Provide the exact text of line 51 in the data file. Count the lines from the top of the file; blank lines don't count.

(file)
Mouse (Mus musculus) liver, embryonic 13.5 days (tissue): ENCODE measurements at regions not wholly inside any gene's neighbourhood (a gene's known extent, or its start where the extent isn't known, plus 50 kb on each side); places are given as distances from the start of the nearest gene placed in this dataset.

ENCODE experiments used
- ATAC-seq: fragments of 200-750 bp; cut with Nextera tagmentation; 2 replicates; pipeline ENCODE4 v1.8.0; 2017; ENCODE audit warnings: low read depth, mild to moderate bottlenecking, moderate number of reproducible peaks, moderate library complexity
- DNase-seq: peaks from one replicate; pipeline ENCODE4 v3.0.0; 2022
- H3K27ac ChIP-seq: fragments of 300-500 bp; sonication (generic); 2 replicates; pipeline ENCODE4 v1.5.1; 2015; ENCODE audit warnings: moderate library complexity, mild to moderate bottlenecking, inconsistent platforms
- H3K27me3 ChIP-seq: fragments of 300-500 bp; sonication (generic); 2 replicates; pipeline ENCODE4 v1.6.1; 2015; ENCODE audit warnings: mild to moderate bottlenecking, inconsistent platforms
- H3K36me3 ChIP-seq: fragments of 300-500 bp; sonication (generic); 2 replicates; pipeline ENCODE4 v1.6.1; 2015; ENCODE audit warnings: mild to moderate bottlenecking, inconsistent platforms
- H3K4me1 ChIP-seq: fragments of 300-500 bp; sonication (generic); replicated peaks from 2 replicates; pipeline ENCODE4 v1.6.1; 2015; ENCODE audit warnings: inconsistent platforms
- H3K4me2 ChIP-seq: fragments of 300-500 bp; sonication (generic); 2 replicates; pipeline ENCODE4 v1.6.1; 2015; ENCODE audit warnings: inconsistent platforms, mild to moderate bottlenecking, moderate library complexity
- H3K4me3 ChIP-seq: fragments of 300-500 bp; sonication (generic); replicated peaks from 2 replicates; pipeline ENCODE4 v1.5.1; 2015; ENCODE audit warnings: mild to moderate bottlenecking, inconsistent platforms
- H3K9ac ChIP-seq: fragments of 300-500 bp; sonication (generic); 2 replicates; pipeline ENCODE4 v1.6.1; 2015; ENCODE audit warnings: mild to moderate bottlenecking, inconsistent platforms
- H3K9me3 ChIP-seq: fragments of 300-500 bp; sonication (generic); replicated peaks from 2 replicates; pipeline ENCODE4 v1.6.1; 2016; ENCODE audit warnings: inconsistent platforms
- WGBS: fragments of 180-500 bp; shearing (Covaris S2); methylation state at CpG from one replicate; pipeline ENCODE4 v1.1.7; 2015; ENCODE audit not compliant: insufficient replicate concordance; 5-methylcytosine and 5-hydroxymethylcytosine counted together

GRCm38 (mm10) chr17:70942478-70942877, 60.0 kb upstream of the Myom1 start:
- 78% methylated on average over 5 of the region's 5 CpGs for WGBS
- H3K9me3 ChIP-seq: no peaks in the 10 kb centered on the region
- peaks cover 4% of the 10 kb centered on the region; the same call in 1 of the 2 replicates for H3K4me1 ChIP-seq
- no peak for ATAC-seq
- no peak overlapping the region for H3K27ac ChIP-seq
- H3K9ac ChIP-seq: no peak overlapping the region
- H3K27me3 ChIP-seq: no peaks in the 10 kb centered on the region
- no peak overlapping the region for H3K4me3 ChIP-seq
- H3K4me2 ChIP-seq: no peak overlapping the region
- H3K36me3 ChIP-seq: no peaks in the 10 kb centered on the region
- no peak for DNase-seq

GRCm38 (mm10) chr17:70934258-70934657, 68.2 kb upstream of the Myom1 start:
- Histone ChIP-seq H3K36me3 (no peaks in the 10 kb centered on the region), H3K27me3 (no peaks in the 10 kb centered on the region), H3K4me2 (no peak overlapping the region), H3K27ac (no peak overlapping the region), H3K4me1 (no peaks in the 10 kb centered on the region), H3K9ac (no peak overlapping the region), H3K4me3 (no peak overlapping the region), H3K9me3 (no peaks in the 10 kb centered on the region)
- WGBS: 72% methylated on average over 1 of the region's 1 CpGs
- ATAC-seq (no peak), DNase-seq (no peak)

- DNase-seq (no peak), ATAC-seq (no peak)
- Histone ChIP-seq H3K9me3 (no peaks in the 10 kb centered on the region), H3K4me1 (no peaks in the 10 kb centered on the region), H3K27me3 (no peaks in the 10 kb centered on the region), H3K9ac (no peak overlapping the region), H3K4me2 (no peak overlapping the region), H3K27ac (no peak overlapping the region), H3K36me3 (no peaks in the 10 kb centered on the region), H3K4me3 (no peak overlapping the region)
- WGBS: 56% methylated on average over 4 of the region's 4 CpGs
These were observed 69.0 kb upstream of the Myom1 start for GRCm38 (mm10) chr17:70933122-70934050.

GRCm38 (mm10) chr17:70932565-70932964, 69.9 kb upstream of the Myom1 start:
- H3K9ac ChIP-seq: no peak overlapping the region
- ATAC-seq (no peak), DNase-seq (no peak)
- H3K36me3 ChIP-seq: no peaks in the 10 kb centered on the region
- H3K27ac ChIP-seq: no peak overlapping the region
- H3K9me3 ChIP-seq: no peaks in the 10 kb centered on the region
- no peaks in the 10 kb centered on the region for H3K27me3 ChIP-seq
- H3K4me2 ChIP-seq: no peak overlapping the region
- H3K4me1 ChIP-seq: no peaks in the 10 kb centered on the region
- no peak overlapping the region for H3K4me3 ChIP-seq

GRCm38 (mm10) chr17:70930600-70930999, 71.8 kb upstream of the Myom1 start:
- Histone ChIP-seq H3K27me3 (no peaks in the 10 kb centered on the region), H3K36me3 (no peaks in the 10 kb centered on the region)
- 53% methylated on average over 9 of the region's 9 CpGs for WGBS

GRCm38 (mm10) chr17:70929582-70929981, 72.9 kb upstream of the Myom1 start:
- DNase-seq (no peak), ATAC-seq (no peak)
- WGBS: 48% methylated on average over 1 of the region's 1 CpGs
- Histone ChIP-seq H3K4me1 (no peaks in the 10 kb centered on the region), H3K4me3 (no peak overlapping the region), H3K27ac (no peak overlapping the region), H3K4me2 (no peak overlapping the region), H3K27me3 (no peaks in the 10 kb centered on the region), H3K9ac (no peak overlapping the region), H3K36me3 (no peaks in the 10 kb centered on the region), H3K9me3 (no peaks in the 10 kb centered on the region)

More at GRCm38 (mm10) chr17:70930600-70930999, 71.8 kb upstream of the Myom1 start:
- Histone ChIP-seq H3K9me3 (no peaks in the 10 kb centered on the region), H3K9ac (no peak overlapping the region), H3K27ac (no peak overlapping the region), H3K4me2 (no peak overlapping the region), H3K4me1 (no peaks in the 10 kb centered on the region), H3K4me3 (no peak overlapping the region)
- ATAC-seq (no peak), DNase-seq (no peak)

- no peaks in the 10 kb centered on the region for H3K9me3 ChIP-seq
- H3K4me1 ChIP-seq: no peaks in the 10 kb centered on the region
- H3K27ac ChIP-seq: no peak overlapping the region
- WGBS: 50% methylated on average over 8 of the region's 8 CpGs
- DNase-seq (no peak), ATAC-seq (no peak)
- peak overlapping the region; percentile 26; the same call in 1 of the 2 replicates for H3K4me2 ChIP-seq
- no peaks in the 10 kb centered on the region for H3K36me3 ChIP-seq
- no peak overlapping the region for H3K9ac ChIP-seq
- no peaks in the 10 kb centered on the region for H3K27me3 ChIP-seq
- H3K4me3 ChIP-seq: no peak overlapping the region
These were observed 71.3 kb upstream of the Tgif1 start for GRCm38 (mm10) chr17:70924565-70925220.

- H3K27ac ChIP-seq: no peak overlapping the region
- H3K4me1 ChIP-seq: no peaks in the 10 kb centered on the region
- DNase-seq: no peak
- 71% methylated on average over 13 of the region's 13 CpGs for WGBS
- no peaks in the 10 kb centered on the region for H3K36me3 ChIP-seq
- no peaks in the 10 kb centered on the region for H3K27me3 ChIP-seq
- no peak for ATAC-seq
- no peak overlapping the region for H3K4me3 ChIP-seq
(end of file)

More at GRCm38 (mm10) chr17:70930600-70930999, 71.8 kb upstream of the Myom1 start: